While Zahra is less rustic than its sister property, Cabañas Copal, it is not your usual spa accommodation. There is no air conditioning. There is a ceiling fan, but the electricity is turned off at 11 pm. There are bugs (hence the mosquito netting). The water from the tap is not potable. Toilet paper cannot be flushed. None of these things are problems as long as you go with a spirit of adventure and are prepared. I brought a portable, battery powered fan, a flashlight, lots of extra batteries, mosquito coils, bug spray with DEET (we used them as a precaution at night, but we were not bothered by bugs at all), bottled water (a water cooler with bottled water was available in the cabaña), and toilet paper went into the trashcan.
The cabañas are very close together. Without air conditioning, we left every window open. Other guests were fond of chatting on the swinging beds behind our cabaña. At first, we were worried that they would stay up talking late into the night. However, no one seemed to stay up later than we did.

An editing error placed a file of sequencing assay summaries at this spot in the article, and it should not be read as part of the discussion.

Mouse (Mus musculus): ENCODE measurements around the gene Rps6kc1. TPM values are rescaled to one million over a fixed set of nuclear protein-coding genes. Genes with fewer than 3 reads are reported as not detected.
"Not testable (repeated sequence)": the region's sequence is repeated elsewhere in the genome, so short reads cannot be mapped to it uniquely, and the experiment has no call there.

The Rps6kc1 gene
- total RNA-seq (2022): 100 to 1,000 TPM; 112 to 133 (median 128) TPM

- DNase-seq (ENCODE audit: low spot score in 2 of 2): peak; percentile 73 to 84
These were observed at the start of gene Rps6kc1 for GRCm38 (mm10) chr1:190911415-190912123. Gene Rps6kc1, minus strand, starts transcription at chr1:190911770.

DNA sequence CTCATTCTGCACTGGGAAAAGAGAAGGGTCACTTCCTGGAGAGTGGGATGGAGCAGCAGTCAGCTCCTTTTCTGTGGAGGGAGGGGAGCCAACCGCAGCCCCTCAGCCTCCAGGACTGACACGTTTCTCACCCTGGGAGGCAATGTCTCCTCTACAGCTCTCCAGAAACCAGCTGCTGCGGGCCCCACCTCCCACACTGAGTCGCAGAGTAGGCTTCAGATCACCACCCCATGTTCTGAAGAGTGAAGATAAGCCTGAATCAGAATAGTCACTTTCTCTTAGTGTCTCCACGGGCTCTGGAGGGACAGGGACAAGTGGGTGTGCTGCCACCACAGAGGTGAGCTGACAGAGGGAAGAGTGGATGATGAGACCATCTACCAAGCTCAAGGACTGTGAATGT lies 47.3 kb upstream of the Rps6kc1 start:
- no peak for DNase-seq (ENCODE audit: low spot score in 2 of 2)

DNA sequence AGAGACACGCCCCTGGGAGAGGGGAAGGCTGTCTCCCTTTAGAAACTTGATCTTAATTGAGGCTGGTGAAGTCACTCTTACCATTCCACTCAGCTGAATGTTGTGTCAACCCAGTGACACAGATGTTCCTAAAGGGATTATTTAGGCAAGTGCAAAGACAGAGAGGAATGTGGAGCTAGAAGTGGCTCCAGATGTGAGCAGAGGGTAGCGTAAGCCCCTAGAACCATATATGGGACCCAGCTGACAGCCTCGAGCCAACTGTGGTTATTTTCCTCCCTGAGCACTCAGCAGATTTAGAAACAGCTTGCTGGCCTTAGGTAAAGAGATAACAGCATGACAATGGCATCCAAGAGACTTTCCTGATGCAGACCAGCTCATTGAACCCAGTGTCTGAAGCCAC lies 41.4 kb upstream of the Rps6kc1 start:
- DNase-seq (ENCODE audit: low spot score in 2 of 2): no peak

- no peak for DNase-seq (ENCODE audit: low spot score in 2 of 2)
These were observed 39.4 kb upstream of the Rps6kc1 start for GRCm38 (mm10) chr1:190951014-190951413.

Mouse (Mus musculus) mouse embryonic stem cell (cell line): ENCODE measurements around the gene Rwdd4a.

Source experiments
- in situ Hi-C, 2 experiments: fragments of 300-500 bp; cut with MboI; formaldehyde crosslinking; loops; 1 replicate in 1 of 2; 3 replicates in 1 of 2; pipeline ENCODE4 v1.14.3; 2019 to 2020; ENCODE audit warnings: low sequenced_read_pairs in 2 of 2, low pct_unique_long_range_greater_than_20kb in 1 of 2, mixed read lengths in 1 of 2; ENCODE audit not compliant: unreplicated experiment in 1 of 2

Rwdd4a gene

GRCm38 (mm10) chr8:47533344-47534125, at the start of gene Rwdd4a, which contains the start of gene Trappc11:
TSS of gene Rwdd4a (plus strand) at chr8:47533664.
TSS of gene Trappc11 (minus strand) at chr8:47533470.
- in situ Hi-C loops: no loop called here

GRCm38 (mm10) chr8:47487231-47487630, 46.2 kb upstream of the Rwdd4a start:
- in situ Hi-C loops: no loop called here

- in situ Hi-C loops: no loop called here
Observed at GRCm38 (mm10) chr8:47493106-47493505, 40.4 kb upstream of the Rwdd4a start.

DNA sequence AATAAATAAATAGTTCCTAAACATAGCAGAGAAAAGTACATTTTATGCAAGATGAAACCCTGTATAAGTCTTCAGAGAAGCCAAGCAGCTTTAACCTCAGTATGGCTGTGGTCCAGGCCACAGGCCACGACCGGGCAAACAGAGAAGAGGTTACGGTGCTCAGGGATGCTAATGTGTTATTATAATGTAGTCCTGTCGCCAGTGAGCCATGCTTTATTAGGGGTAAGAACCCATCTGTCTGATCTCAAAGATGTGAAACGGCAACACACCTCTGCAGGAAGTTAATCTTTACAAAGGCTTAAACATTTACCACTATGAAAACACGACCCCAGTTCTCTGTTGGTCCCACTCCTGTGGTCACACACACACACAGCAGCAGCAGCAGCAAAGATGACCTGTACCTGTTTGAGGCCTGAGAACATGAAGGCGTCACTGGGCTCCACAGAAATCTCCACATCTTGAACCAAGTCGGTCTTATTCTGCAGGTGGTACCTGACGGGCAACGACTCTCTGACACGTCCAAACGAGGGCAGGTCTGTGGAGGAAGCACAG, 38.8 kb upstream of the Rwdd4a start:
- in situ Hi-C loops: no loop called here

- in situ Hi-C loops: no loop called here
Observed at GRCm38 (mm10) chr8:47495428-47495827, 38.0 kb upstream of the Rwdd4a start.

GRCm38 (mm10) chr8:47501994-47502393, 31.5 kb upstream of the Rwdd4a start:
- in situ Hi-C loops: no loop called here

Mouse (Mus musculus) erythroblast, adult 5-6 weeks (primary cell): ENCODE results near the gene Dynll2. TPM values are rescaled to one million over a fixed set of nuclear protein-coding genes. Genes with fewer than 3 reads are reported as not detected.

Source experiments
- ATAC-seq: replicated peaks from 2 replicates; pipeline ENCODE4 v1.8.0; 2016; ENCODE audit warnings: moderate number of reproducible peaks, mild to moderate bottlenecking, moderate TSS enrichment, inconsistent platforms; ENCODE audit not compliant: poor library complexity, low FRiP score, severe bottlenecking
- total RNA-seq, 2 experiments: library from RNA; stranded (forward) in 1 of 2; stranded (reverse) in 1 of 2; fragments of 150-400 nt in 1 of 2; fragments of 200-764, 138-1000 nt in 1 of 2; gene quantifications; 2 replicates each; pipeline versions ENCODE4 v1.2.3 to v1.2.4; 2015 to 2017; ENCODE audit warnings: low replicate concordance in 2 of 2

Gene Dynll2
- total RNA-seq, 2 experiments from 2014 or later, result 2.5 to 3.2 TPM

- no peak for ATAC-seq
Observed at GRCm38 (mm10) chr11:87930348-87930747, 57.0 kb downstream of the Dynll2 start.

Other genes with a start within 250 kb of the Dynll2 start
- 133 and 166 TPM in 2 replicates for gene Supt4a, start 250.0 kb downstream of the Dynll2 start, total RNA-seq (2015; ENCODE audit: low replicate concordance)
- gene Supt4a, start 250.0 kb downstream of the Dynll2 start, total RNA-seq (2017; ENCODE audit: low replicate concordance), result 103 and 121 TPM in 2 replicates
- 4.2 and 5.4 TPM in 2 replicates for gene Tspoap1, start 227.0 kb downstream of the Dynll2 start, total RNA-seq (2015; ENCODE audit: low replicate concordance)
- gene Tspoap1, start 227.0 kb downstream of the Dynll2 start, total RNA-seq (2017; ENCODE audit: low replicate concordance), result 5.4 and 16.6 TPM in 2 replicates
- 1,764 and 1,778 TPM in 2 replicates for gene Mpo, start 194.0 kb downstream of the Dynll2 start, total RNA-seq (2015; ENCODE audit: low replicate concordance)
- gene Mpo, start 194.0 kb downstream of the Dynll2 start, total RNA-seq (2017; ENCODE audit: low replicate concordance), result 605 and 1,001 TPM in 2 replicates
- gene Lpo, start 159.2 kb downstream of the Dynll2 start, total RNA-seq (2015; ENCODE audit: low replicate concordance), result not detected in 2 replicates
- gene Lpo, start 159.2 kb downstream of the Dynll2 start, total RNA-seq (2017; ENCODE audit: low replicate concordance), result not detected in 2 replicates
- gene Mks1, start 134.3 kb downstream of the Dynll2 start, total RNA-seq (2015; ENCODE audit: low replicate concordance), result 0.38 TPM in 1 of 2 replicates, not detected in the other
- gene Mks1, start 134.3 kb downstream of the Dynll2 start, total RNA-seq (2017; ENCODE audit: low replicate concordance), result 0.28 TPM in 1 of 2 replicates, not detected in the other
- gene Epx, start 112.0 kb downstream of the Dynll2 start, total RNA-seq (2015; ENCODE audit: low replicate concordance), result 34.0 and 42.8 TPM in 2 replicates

We had a great time. No electronic
gizmos - no laptop (there is an Internet cafe and wireless internet access if
you need it), no phone, no TV, no radio. We spent our time sitting on the beach,
reading, swimming in the sea, going to the Maya Spa, eating and talking to each
other - a true luxury.
Maya Spa - The Maya Spa is as unique as the rest of EcoTulum. The facilities are rustic. Treatments are performed in huts. Since the Maya Spa is located in Cabañas Copal, which is clothing-optional, a person or two who opted for no clothing may be encountered on your way to the spa. We only encountered two such couples - one lying on the beach between Zahra and Azulik and another snorkeling.
The Maya Spa opened about 2 1/2 years ago. Its first therapist, Daniel Pool Pech, is an authentic Mayan shaman. He learned his techniques through his dreams, where lights came to take him where he was shown massage, energy, and herbal therapies. He is often told that through him, a spirit heals a person of some illness or disease. That set the tone for the spa. The other therapists specialize in energy healing, indigenous physical and spiritual healing techniques, medicinal plants, crystal therapy, lucid dreaming, reiki, and more. Services include the usual and unusual: